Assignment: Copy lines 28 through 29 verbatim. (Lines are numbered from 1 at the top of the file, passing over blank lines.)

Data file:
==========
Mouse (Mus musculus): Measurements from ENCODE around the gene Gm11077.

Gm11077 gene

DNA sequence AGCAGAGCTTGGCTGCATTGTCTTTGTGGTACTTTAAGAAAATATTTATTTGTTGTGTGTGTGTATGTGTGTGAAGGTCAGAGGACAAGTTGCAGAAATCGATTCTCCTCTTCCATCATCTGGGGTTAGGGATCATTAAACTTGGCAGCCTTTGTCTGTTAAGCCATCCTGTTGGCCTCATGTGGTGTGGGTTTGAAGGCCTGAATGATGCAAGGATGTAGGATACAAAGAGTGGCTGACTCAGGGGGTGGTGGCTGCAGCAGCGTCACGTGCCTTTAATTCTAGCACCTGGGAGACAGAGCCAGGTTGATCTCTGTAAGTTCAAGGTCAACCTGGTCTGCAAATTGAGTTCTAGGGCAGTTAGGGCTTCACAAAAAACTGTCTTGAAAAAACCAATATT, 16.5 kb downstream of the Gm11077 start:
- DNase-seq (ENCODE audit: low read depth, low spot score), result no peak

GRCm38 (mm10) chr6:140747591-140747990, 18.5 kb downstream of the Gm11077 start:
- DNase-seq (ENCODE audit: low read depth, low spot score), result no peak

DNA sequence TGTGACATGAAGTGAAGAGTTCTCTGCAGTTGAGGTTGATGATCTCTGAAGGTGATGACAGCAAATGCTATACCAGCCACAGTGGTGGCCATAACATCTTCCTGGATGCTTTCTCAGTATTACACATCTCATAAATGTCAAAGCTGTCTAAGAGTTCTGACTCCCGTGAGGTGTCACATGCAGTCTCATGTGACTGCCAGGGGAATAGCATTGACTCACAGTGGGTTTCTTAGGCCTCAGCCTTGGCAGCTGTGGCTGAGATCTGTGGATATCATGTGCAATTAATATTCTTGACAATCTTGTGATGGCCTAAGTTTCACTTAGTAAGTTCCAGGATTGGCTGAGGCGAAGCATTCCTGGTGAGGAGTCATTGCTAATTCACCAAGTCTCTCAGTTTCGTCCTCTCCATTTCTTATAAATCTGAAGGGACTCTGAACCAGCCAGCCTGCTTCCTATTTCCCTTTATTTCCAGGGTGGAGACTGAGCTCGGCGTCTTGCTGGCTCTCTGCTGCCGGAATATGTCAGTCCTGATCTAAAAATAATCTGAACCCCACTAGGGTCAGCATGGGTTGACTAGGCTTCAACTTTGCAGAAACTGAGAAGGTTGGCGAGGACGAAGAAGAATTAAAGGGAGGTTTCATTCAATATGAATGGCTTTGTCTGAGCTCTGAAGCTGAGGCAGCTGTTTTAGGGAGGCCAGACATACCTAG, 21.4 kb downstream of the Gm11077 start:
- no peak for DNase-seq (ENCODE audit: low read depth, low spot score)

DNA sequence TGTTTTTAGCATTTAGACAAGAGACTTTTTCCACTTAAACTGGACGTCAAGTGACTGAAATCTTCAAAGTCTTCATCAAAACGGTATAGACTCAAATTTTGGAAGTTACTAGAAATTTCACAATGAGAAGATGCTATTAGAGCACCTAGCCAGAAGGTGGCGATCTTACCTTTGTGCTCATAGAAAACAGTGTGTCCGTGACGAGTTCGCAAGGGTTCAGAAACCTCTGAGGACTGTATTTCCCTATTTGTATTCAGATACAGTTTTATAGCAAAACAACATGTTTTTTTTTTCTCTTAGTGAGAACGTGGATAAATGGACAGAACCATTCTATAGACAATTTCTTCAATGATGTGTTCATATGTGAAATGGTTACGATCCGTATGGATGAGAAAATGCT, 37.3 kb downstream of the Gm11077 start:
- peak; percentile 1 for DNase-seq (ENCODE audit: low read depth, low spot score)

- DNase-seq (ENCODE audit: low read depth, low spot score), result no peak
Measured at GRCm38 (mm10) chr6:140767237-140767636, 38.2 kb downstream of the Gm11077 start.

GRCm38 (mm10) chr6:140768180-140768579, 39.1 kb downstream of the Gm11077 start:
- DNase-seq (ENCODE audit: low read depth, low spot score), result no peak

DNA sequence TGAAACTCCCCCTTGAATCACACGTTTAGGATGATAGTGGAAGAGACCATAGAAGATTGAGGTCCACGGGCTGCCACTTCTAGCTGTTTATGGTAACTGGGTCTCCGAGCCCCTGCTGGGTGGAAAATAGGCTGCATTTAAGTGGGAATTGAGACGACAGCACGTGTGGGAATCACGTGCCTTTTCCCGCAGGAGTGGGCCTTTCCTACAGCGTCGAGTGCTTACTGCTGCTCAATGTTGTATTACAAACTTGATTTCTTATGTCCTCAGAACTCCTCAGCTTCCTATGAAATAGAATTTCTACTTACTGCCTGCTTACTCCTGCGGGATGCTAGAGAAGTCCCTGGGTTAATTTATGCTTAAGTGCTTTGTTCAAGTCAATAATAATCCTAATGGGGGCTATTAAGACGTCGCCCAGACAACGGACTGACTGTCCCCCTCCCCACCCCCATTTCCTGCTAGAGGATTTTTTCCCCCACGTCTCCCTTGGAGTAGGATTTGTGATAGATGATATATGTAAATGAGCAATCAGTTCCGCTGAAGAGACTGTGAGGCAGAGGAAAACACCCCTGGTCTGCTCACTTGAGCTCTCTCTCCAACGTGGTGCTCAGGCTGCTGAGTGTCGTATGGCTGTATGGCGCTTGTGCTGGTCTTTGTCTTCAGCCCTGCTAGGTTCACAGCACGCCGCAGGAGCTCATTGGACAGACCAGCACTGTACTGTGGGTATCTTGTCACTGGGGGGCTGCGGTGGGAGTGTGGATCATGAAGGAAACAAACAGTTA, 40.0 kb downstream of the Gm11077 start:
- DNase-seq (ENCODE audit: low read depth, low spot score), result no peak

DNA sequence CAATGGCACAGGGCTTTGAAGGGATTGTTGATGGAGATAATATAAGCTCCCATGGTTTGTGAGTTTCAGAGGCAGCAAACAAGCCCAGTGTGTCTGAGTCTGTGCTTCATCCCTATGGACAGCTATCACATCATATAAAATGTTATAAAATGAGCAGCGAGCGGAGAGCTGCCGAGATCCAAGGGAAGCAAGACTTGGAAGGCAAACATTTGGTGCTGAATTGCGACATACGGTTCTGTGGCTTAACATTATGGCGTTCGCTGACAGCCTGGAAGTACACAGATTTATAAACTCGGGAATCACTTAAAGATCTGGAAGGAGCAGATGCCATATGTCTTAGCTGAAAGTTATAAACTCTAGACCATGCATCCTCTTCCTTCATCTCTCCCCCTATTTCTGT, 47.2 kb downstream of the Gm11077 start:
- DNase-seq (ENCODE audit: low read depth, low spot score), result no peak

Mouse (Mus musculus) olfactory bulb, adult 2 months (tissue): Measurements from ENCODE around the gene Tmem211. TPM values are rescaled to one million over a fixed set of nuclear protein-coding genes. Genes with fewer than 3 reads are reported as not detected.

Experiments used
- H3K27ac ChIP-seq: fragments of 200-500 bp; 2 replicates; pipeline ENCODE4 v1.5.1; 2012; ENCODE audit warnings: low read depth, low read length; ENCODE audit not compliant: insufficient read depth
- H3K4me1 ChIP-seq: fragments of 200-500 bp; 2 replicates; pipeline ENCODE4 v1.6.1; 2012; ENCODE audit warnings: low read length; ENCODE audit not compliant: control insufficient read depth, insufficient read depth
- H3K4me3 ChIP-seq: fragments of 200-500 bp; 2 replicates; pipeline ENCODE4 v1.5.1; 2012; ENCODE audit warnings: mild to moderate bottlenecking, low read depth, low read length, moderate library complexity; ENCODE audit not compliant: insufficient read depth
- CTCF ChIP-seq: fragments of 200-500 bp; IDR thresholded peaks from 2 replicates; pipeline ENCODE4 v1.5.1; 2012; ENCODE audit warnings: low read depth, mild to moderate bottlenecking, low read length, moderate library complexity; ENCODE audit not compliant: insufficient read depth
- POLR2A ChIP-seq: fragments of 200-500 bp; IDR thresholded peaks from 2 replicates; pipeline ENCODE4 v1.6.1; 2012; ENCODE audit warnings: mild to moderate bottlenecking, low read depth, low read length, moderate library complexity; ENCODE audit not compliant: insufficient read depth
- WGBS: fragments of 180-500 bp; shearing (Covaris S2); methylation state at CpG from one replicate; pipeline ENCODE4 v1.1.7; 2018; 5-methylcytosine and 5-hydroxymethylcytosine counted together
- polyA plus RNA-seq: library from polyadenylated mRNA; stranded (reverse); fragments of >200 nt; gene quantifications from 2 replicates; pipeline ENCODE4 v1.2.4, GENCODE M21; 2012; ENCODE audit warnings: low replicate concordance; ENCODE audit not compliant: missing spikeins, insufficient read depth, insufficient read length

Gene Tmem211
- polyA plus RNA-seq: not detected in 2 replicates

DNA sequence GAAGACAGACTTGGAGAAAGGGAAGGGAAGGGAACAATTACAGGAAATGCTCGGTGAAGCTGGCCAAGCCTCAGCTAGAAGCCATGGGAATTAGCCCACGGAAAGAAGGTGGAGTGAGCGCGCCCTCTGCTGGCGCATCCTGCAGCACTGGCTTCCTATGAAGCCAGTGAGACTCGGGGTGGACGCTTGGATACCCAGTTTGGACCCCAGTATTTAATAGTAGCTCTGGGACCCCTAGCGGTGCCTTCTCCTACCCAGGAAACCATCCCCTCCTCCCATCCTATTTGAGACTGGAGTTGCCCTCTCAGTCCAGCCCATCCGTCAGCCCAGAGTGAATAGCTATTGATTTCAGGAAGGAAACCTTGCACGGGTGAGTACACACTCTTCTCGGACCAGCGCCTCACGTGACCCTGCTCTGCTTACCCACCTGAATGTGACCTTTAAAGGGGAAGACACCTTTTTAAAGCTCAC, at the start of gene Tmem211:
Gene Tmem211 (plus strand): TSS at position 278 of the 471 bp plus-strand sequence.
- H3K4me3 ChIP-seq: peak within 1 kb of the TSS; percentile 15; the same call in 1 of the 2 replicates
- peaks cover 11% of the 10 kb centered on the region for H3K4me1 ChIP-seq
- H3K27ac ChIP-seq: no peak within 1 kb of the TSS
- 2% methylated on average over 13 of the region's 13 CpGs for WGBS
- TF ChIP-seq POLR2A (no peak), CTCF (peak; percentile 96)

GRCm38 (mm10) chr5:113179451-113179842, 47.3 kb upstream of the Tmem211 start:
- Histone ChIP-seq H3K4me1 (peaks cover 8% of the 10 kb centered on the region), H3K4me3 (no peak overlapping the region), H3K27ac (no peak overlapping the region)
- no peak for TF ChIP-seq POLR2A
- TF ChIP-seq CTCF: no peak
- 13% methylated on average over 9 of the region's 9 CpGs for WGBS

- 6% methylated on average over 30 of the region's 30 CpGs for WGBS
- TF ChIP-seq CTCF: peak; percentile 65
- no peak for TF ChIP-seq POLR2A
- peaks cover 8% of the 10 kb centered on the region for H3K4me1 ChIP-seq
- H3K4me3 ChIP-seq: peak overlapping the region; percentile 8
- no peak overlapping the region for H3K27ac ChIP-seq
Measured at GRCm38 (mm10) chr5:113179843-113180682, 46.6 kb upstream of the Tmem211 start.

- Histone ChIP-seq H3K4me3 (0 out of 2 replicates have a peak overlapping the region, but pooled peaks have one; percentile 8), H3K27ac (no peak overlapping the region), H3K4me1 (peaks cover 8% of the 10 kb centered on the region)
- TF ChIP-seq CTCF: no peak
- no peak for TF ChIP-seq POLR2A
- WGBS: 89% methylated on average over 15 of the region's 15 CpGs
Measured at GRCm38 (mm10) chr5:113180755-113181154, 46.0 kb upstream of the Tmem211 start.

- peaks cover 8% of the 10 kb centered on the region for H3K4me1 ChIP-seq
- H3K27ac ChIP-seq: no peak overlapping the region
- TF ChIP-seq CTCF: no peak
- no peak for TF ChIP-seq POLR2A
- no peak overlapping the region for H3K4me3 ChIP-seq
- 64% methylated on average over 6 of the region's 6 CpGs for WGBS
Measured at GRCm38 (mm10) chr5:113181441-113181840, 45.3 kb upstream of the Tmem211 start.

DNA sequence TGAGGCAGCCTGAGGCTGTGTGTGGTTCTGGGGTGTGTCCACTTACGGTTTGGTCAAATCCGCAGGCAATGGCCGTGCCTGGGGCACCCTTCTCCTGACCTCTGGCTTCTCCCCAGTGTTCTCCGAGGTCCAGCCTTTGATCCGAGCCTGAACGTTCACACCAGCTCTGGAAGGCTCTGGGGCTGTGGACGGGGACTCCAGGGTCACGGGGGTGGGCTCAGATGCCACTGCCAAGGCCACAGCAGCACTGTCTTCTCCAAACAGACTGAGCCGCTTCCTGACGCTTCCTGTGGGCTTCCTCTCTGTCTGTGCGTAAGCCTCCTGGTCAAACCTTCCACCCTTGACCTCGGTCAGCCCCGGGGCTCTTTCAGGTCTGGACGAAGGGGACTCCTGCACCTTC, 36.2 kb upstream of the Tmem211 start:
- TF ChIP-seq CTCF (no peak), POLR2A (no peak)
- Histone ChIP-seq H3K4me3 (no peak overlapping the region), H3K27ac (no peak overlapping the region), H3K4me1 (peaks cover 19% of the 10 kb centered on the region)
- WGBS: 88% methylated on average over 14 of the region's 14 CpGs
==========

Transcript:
Gene Tmem211
- polyA plus RNA-seq: not detected in 2 replicates